The comforts that fall into this category include things like hot cups of tea, things like their favorite TV shows and things like hot baths.
Unless you happen to be one of those filthy-rich internet marketers, you are going to find you have to stay in hostels a lot of the time, which means sharing accommodation with a bunch of other smelly travelers and constantly worrying about your laptop.
It also means having to wear the same clothes for weeks unless you wash them in the sea.You can also go to a launderette but seeing as you don’t know the area, you’ll have to sit with your things.
While working probably. Even simple tasks become a challenge when you’re abroad! Then there are the things that you’ll miss about your own country. Foods, the customs and even the fact that the signs are in a language you understand. Which brings us to the next point.
The Language Barrier
Sure, the language barrier is part of the fun and part of the charm when you’re working abroad. That is until you’re starving up a mountain in Poland and you just want something to eat, but accidentally order a bowl of hot water with an egg floating in it because you can’t read the recipe.
Again, this is a genuine example – this time from the Tatra mountains in Zakopane. Amazing views, occasionally odd cuisine.
There’s no way to get around this: being a digital nomad can be dangerous. If you get ill, then you’re going to be relying on the local hospital and medical services.
You don’t know your way around and so you might find yourself vulnerable in a rough part of town. And your belongings will be at risk when you leave them in hostels. This is all even more dangerous if you also decide to trek up mountains and surf!
The Difficulty of Work
Becoming a digital nomad you will probably expect to gain complete freedom and to be able to live a life full of adventure. Often though it won’t feel like that at all.
Relaxed though you may be about your work, this doesn’t change the fact that you will need an income and sometimes that will result in your having to work when it’s not convenient.
And that means that sometimes you’re going to be in a beautiful city with a booming social scene… only to find yourself sitting in the dark working.
Or you’ll have to wake up at 3am because your client is in a different time zone. And when you can’t find a plug socket or an internet connection things can get more stressful still.
Yes, the lack of a plug socket is a big stress, but so too is the lack of a WiFi connection. Or sand in your keyboard. Or a huge mobile bill. At this point you’re going to be highly reliant on your technology and if it goes wrong you’ll be stranded in a foreign country with no recourse.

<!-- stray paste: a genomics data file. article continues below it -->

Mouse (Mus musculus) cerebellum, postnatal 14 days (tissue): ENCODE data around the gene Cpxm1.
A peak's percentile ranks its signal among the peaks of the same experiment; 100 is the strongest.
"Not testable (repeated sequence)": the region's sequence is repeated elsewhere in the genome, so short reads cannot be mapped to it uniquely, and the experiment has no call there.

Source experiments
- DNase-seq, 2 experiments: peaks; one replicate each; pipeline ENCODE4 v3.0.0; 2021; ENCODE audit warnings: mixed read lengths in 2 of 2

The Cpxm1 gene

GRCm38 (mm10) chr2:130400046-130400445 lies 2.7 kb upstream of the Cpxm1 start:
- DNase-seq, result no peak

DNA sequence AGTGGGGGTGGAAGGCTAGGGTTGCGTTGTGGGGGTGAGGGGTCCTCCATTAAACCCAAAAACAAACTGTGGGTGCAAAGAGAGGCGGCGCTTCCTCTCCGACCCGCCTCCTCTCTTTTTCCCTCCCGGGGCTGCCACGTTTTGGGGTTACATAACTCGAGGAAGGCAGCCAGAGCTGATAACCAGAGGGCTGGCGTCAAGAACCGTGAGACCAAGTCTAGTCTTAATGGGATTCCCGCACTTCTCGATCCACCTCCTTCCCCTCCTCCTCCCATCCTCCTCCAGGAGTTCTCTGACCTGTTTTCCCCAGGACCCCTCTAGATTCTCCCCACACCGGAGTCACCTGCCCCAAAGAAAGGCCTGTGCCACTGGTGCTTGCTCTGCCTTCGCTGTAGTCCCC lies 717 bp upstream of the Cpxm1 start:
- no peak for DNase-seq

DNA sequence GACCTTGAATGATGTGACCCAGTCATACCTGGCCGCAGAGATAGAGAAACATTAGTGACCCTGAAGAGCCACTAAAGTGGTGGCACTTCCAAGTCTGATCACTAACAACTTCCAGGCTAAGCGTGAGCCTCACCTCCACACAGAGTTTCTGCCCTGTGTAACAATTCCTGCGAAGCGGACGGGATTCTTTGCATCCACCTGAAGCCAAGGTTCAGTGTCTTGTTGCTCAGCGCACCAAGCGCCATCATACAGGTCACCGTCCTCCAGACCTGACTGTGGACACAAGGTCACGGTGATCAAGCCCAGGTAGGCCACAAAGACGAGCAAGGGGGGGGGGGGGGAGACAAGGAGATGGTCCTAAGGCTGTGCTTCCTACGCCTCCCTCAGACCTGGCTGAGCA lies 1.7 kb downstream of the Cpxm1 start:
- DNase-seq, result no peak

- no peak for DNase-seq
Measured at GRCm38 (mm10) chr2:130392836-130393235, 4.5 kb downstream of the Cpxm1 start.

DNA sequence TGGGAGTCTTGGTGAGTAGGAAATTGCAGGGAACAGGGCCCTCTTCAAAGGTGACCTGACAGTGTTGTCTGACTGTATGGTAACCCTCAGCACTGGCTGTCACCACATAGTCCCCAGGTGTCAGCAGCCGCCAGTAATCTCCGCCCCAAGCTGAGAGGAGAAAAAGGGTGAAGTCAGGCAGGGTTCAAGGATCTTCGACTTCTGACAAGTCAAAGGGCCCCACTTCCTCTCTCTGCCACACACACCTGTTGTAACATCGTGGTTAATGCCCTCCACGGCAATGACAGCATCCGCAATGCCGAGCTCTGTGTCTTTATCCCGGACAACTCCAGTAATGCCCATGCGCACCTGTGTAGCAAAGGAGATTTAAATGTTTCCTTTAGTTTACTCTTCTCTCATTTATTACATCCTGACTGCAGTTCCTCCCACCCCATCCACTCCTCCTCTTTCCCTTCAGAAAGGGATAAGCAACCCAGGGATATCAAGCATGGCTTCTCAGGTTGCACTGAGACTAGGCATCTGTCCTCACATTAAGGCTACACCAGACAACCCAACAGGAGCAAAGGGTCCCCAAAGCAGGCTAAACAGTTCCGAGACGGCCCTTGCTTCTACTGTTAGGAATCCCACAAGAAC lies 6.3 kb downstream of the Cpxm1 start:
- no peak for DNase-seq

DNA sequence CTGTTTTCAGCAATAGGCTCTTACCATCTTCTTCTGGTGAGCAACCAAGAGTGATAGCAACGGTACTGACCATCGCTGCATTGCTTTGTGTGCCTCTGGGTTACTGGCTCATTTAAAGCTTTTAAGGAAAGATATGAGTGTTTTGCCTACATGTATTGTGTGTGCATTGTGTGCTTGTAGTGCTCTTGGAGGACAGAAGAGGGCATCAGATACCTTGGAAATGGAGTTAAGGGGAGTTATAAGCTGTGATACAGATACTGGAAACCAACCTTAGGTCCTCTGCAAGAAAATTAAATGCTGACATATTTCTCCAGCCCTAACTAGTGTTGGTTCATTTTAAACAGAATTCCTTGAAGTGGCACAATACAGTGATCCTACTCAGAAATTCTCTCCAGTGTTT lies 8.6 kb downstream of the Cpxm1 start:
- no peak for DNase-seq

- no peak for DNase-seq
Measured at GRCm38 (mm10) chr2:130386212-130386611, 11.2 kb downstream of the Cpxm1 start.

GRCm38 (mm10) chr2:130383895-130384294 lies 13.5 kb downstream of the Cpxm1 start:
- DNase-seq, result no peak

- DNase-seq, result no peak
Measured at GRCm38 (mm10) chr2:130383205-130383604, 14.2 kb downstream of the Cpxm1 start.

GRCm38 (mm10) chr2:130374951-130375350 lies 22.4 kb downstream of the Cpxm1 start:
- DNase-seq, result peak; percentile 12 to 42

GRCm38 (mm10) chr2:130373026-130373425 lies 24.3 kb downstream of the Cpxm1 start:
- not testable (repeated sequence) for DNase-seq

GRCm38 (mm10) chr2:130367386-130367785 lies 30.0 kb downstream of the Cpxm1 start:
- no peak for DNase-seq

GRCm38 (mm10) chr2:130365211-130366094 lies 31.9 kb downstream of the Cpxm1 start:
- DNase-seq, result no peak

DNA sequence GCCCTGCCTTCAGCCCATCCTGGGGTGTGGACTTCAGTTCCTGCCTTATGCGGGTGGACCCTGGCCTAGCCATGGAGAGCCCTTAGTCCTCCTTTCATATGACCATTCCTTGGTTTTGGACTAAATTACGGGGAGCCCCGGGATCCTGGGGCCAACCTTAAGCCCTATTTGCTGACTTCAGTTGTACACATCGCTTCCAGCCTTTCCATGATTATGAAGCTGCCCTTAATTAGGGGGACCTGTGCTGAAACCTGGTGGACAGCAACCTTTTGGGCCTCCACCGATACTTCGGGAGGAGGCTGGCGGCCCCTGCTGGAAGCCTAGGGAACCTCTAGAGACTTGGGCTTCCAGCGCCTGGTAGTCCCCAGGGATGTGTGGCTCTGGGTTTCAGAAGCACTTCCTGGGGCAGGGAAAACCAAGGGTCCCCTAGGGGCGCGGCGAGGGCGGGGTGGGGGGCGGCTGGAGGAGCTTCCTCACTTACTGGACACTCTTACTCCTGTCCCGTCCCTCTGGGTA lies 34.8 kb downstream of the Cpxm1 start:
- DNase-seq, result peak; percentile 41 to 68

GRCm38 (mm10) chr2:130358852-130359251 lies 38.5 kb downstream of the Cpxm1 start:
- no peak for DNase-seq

Things and People You Miss
You’ll also find yourself missing a lot of things. We’ve covered creature comforts (and basic personal security…), but you’ll also find yourself missing people a lot of course: especially family. If you’re in a relationship, then this can positively break that relationship.
You’ll even miss your things – there will be times when you think about your favorite film or book, or when you wish you could load up your powerful PC to play some decent games.
What about your warm shower? Or your beautiful garden. Imagine sitting on a beach in Africa and missing your wife… again, not a random example.
While it’s true that your sense of fulfilment should not come from your career, it sure can sting to get offered an amazing job or piece of work and have to turn it down because you’re working abroad!
When you consider the issues with your career and with your family, it can be a big hit to your personal life to decide to become a digital nomad.
For many people, all of these issues will be manageable and they will pale in comparison to the amazing benefits and wonders of being able to travel the world while working.
But for others well, they won’t. And if you feel that way, then you might decide that being a digital nomad is not for you.
But that’s okay! Using the tips in this book, you can still quit your day job and you can still enjoy some lifestyle design. How about working out of coffee shops and tourist attractions in your own country? Maybe renting a log cabin? Or how about just travelling more often? Going on 5 trips a year, instead of one ‘holiday’?